IRVINGTON, NJ — Former Municipal Council President, Essex County Freeholder and Team Irvington social and political organization founder D. Bilal Beasley died in 2014.
But according to his widow, Baseemah, her husband’s spirit was definitely in the air on Wednesday, Dec. 9, at the 13th annual Community Appreciation Holiday Dinner that she and most of his surviving family members now view as an ongoing, living part of his legacy to the town and community he loved. They had this year’s event at the Garden State Grand Lodge on Sanford Avenue.
“This is the 13th year of the annual holiday party dinner that he used to give,” said Baseemah on Wednesday, Dec. 9. “Myself and my children are carrying on his legacy and it’s just wonderful that people still come out. This is so dear to my heart that I won’t say it choked me up, but it made me feel good, because I felt him all around me.”
Baseemah said it’s been almost one year since Bilal died and, even though the pain of losing him is still fresh in her heart and mind, seeing the outpouring of love, positive regard and community spirit at the holiday dinner was proof it is possible to be active and alive in spirit, even though the physical body has passed away.
She also said Bilal would agree.
“Everything I do, he’s in my heart. He’s in my thought and it’s all about Councilman Beasley because Councilman Beasley was all about the community,” said Baseemah through tear-filled eyes and a voice quavering with emotion. “He loved Irvington and he would never leave Irvington, so he’s still here with the people. My every waking thought is about my husband. When we married 51 years ago, we said: ‘Til death do us part.’ And we were cellmates for life. We did everything together and, every time I open my eyes, I see my husband and he’s saying: ‘Baseemah, you can do it; keep doing it.’ And that’s what I’m going to do.”
Omar Bilal Beasley, their son, said he hears the same messages from his father and he also said he feels the same way about carrying on his legacy and the good works he did for the community while he was alive.
Beasley said, aside from his own personal feelings about his father and his life, he knows what he wants to do to keep his legacy alive are the right things to do because it is also perfectly in synch with his masonic values.
“Anything dealing with the community; any type of community-based organization, we always try and extend yourself and help them in any form or way that we can, because that’s what we’re about,” said Omar on Wednesday, Dec. 9. “We’re about community and uplifting, positive things. Every year, he had a community dinner where the community came together, we broke bread and we wished everybody a good and safe holiday and bringing in the New Year.”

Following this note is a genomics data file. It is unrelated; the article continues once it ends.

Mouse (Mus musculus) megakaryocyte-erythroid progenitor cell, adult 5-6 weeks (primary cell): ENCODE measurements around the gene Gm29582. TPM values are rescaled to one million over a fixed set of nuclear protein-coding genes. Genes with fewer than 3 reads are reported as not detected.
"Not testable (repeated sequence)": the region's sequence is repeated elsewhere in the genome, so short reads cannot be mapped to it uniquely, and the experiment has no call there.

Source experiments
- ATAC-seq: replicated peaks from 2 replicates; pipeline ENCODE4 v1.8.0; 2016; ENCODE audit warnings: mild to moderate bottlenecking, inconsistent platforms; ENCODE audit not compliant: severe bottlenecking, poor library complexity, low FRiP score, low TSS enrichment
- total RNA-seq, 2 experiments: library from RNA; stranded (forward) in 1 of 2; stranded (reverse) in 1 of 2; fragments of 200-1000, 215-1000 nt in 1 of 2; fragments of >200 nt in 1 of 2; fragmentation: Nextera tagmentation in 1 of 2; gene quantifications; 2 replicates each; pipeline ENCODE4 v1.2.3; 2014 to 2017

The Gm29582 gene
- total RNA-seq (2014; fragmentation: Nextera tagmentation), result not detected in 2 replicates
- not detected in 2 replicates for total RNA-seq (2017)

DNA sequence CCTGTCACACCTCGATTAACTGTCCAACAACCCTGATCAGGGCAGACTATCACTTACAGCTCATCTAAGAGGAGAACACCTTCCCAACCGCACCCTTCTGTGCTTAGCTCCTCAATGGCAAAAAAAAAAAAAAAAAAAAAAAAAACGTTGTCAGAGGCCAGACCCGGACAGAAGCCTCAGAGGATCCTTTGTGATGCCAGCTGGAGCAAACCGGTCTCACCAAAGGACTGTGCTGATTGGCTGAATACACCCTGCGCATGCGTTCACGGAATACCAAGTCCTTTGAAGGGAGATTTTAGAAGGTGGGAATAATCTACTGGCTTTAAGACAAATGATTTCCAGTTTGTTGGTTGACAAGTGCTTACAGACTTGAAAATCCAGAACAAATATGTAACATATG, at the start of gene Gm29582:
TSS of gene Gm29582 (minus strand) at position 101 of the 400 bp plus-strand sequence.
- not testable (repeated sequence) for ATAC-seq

Omar said, for 12 years, his father’s annual Community Appreciation Holiday Dinner was a good thing because “anytime you can bring people of many facets, from many walks of life together to break bread and smile and have fun” is good.
“It’s about making the world better,” said Omar. “Not only that, but it teaches the kids about self-esteem, having respect and building character and that was one of the foundations that my father taught me growing up. I can never fill my father’s shoes, but at least I can continue his legacy and that’s what’s going to make this thing great.”
Mia Perez, Yah-shaun Johnson, 12, Jeremiah Waller, 10, and all of the other people who came out to the 13th annual Community Appreciation Holiday Dinner said it was a great event. That was especially the case for Waller, who was one of the three lucky children who won a bike that night, thanks to the raffle that took place.
“It was a surprise and I’m definitely blessed and I’ve got a family and it was free, plus I would have never, ever thought I would come here and get a bike,” said Waller on Wednesday, Dec. 9. “I think this kind of party for the community is a good thing, because everybody is helping us with our family and they’re providing us with some of the things that we need.”
Mayor Tony Vauss said he agrees Baseemah, Omar Bilal, Waller and everyone else that keeping his friend and mentor’s legacy alive in a very important and worthwhile thing. He said that also extends to the rest of Essex County, too, since Beasley served on the Board of Chosen Freeholders for many years.
“We’re keeping the legacy alive that Bilal has made over many years here in Irvington,” Vauss said on Monday, Nov. 23. “There are so many things, such as the Martin Luther King Jr. Legacy of A Dream ceremony in January, that have become staples on the township calendar. It’s the right thing to do for Bilal and for the Irvington community.”